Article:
Wednesday, 16 December: European border and coast protection, Last hurdles for data protection reform, Serbia’s EU accession negotiations begin


European border and coast protection: The EU Commission has adopted a set of measures to manage the EU’s external borders. The Commission is proposing to establish a European Border and Coast Guard which in crisis situations would be able to take action even against the will of member states. Commission First Vice-President Frans Timmermans spoke of a safety net to deal effectively with crisis situations where a section of the external border is placed under strong pressure. The Commission also proposed to grant Sweden a one-year suspension from its obligations under the EU relocation scheme. Denmark will introduce border controls with Germany on January 4th, Prime Minister Lars Lokke Rasmussen announced.,,

Last hurdles for data protection reform: Teenagers under the age of 16 could be banned from Facebook, Twitter or Instagram if they don’t have parental permission, under last-minute changes to EU laws. The EU is on the verge of pushing through new regulations that would raise the age of consent for websites to use personal data from 13 to 16. The law, due to be negotiated between member states on Tuesday, would cause a major headache for social media companies.

Serbia’s EU accession negotiations begin: Serbian Prime Minister Aleksandar Vucic has often said that Serbia’s strategic goal is to join the EU, often repeating that he sees no other future for the small Balkan nation. He also promised that reforms would be pushed through quickly. At the moment, recognition of Kosovo is not an official prerequisite for Serbian EU membership, but it is no secret that several member states, including Germany, would like to create that obligation. According to polls, 46.8 percent of Serbs are for and 41.5 percent are against EU accession.

EU Parliament rejects lax diesel car limits: Members of the European Parliament’s environment committee have rejected a decision by national governments to allow diesel car manufacturers to exceed emission limits. They said a decision by EU member states would result in a “de facto blanket derogation” from applicable emissions limits. Despite the Volkswagen scandal, EU countries had decided in a closed-door experts‘ meeting in October to give car makers leeway to bridge the gap between test results and reality.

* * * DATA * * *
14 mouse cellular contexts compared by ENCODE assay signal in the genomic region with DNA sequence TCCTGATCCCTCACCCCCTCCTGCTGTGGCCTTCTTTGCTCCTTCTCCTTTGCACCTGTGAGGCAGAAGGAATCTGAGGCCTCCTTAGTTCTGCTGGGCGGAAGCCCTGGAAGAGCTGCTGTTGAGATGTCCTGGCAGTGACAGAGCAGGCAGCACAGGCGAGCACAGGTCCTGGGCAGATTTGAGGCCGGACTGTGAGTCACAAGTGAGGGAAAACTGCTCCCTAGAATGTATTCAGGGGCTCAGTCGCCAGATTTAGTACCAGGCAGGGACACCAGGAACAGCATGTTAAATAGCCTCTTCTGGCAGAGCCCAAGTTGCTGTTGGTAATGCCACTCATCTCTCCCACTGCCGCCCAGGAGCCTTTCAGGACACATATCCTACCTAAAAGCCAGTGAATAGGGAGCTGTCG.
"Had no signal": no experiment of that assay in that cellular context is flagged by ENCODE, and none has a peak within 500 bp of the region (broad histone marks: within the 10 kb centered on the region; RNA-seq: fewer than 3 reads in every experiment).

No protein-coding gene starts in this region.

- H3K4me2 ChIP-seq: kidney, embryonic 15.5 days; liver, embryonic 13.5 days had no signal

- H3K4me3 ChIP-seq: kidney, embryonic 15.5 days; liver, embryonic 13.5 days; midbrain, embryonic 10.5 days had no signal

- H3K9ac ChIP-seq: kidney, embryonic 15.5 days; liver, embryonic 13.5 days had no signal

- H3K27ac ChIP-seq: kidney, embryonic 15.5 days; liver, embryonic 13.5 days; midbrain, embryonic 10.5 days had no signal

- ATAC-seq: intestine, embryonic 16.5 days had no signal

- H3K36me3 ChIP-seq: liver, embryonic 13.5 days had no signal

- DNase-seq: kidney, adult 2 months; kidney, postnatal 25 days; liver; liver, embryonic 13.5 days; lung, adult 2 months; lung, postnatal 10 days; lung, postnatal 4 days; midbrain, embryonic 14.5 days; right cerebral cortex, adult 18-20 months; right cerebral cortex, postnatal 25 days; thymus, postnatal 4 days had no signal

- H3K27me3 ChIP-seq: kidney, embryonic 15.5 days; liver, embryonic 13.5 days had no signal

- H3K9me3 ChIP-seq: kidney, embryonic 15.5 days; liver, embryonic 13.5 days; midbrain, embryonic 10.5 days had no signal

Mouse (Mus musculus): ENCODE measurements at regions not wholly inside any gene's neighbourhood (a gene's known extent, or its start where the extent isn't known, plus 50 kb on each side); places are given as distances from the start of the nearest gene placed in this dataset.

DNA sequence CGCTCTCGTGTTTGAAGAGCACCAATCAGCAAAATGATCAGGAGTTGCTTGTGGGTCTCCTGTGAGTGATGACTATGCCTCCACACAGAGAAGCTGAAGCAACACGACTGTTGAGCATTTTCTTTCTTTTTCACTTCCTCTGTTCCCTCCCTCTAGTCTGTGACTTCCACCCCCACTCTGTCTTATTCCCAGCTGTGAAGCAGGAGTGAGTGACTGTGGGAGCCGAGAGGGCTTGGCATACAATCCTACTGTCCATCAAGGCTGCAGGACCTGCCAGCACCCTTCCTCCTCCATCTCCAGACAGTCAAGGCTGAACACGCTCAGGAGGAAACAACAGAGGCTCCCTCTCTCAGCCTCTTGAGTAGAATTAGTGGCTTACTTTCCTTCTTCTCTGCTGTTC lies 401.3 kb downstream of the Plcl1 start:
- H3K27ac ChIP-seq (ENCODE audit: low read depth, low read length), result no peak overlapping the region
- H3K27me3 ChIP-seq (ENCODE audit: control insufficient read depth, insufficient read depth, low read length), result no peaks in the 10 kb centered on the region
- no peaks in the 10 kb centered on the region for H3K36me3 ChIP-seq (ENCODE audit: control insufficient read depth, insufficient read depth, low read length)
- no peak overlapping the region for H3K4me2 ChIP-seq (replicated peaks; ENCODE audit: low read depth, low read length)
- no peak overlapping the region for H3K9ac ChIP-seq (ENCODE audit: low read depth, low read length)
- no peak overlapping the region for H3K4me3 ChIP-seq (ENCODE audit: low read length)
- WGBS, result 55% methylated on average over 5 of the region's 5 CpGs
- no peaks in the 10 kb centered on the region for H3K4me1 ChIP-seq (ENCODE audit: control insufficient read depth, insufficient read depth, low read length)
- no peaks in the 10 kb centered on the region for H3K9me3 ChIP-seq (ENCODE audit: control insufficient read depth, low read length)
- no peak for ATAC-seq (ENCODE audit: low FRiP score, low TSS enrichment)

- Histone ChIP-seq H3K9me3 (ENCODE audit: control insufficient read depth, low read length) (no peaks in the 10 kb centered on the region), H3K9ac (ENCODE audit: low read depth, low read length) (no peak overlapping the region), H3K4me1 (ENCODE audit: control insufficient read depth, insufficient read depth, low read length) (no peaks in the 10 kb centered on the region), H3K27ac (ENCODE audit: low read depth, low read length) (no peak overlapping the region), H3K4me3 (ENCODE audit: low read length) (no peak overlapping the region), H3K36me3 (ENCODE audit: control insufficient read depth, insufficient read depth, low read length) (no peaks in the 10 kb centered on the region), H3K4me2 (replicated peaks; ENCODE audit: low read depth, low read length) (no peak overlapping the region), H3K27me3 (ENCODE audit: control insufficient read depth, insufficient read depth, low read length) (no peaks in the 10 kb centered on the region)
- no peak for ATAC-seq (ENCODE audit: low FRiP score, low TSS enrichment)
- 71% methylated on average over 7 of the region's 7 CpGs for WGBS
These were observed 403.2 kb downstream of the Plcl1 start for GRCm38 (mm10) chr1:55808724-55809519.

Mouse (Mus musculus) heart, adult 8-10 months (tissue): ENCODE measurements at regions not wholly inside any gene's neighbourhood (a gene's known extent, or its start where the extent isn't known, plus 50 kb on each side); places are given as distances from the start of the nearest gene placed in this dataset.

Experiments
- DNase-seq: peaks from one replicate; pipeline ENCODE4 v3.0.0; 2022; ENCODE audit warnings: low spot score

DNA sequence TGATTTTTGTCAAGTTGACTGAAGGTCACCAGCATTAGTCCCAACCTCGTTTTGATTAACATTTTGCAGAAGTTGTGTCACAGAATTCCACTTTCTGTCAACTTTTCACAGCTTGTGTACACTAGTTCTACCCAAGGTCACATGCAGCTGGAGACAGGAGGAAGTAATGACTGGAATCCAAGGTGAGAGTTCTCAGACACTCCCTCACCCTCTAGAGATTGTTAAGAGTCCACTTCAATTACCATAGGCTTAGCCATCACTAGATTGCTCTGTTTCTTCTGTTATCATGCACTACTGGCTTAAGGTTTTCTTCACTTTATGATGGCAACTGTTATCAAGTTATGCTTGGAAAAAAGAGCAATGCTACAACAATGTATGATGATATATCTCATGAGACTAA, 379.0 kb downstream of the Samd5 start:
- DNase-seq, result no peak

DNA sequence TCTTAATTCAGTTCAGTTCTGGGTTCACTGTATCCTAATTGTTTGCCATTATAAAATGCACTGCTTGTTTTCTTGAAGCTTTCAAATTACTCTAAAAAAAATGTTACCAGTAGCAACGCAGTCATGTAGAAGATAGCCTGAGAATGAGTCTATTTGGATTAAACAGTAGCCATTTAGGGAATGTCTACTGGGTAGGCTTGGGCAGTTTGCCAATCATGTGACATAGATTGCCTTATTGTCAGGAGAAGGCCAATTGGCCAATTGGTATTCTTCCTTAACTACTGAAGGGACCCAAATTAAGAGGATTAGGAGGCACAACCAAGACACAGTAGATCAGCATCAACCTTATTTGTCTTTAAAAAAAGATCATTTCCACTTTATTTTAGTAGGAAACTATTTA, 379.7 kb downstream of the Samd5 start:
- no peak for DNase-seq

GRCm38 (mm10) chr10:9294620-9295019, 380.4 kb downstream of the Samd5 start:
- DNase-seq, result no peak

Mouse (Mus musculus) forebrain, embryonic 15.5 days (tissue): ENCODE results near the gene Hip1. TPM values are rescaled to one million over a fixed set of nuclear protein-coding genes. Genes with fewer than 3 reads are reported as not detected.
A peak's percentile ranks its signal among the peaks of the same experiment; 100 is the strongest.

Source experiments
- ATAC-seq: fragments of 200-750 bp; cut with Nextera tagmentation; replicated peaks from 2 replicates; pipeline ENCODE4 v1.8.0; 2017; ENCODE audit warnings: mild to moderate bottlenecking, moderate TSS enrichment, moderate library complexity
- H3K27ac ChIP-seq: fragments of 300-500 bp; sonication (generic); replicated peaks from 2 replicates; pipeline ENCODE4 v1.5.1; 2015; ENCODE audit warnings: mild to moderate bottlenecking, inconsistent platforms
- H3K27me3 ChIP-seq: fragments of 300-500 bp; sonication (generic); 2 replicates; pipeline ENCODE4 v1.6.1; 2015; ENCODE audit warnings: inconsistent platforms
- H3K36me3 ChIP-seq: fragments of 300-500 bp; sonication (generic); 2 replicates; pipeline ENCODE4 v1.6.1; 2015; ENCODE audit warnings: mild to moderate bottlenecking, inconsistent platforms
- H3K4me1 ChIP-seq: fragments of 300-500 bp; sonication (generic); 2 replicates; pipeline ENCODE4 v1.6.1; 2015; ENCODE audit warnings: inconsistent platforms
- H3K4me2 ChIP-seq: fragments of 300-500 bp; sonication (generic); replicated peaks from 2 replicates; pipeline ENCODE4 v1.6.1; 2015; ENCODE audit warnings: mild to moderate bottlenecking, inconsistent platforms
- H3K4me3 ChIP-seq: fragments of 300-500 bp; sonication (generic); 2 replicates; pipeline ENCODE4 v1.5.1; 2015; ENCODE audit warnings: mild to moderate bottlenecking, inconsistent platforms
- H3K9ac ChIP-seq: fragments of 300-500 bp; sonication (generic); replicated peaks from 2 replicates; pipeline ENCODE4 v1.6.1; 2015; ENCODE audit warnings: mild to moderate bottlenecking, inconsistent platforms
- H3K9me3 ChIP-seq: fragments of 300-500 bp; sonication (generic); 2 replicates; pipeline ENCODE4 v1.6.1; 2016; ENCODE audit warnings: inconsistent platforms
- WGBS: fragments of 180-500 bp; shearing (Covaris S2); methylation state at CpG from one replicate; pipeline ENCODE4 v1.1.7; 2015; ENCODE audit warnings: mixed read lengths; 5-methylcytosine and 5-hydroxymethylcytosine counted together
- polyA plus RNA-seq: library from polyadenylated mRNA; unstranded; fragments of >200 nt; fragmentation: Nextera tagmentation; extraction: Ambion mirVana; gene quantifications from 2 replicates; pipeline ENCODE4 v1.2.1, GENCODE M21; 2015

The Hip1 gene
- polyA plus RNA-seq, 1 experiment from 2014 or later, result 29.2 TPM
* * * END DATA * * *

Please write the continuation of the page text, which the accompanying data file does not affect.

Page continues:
EU ambassadors against strict US entry rules: In the debate about stricter rules for visa free entry to the United States, EU ambassadors spoke out against excessive restrictions. The diplomats warned they could respond in kind if the US makes good on plans to end visa-free entry for some EU nationals. After the terror attakcs in Paris, the US House of Representatives voted in support of the Visa Waiver Program Improvement Act of 2015, a measure the White House supports.

WTO conference in Nairobi: Starting in Nairobi on Friday, the four-day ministerial meeting is intended to unblock the Doha round of talks on free trade and development that was started in 2001. The Nairobi meeting comes two years after ministers from WTO member countries reached a landmark deal in Bali on overhauling global customs procedures – the first multilateral agreement concluded by the WTO since its inception in 1995.,

Language: Irish to be given full official EU language status
Protecting trade secrets: MEPs strike a deal with Council
Human Rights: 3rd EU-South Africa Structured Dialogue Forum
Migration: Progress Reports on Greece, Italy and the Western Balkans


These types of comments – and this is not the first time that president Schulz uses such a tone – concerning Poland and Polish affairs, are unacceptable to me.